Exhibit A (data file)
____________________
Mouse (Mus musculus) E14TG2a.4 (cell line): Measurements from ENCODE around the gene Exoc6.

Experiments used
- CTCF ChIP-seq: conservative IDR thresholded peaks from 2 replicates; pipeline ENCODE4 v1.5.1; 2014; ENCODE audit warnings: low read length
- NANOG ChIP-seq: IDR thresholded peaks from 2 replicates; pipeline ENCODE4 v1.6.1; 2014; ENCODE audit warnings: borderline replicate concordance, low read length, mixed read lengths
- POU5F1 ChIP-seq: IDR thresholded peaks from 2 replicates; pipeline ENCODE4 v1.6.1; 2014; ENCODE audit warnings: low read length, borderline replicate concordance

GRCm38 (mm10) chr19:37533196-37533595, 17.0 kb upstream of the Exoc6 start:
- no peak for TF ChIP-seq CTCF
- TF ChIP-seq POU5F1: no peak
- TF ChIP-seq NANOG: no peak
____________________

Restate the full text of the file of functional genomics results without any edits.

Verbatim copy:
Mouse (Mus musculus) E14TG2a.4 (cell line): Measurements from ENCODE around the gene Exoc6.

Experiments used
- CTCF ChIP-seq: conservative IDR thresholded peaks from 2 replicates; pipeline ENCODE4 v1.5.1; 2014; ENCODE audit warnings: low read length
- NANOG ChIP-seq: IDR thresholded peaks from 2 replicates; pipeline ENCODE4 v1.6.1; 2014; ENCODE audit warnings: borderline replicate concordance, low read length, mixed read lengths
- POU5F1 ChIP-seq: IDR thresholded peaks from 2 replicates; pipeline ENCODE4 v1.6.1; 2014; ENCODE audit warnings: low read length, borderline replicate concordance

GRCm38 (mm10) chr19:37533196-37533595, 17.0 kb upstream of the Exoc6 start:
- no peak for TF ChIP-seq CTCF
- TF ChIP-seq POU5F1: no peak
- TF ChIP-seq NANOG: no peak